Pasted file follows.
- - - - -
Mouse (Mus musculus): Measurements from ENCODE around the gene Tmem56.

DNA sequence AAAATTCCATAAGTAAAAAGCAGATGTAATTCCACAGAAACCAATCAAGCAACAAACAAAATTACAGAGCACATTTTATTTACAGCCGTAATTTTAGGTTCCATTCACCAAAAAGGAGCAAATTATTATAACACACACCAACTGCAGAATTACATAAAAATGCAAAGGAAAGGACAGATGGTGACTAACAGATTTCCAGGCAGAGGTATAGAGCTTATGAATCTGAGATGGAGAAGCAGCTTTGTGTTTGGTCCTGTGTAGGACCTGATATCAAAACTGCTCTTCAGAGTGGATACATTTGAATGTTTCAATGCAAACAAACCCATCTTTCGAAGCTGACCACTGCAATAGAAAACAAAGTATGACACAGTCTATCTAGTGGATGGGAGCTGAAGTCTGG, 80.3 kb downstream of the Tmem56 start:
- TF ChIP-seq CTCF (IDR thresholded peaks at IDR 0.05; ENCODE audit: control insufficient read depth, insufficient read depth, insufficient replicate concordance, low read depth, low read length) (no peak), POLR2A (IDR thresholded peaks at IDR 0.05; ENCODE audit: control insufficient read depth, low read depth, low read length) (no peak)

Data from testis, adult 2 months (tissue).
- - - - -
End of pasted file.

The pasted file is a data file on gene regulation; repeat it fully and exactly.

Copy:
Mouse (Mus musculus): Measurements from ENCODE around the gene Tmem56.

DNA sequence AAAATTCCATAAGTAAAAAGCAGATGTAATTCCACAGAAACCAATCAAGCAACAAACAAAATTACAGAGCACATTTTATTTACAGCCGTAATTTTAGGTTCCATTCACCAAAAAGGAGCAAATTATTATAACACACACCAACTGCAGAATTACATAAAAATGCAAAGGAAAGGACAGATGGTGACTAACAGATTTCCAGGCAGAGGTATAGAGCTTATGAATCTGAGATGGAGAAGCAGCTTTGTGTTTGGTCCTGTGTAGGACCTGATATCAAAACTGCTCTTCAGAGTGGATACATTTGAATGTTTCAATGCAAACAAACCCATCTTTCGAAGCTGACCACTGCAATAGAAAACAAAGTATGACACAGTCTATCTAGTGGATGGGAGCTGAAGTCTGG, 80.3 kb downstream of the Tmem56 start:
- TF ChIP-seq CTCF (IDR thresholded peaks at IDR 0.05; ENCODE audit: control insufficient read depth, insufficient read depth, insufficient replicate concordance, low read depth, low read length) (no peak), POLR2A (IDR thresholded peaks at IDR 0.05; ENCODE audit: control insufficient read depth, low read depth, low read length) (no peak)

Data from testis, adult 2 months (tissue).